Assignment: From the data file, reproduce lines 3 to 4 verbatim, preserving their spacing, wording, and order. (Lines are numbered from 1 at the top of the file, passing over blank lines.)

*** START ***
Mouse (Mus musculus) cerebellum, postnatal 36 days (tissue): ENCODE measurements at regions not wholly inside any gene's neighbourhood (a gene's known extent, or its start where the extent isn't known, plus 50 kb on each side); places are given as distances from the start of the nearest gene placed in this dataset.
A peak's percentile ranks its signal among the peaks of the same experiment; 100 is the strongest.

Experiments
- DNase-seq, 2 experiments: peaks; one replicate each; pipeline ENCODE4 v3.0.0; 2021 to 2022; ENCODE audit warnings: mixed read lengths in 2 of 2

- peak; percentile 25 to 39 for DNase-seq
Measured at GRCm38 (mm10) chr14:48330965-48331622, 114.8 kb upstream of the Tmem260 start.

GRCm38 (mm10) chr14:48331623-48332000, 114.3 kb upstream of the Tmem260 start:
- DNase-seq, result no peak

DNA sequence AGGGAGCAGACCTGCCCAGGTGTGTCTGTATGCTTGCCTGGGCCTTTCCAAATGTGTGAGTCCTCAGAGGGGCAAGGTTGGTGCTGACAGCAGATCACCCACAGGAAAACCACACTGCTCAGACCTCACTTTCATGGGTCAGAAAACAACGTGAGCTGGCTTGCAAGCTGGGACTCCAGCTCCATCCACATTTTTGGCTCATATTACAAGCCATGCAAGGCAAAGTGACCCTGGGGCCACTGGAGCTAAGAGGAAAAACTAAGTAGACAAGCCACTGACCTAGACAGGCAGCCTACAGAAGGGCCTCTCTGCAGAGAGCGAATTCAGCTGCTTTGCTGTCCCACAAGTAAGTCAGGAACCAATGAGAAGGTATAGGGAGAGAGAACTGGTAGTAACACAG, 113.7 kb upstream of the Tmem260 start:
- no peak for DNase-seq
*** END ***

Experiments
- DNase-seq, 2 experiments: peaks; one replicate each; pipeline ENCODE4 v3.0.0; 2021 to 2022; ENCODE audit warnings: mixed read lengths in 2 of 2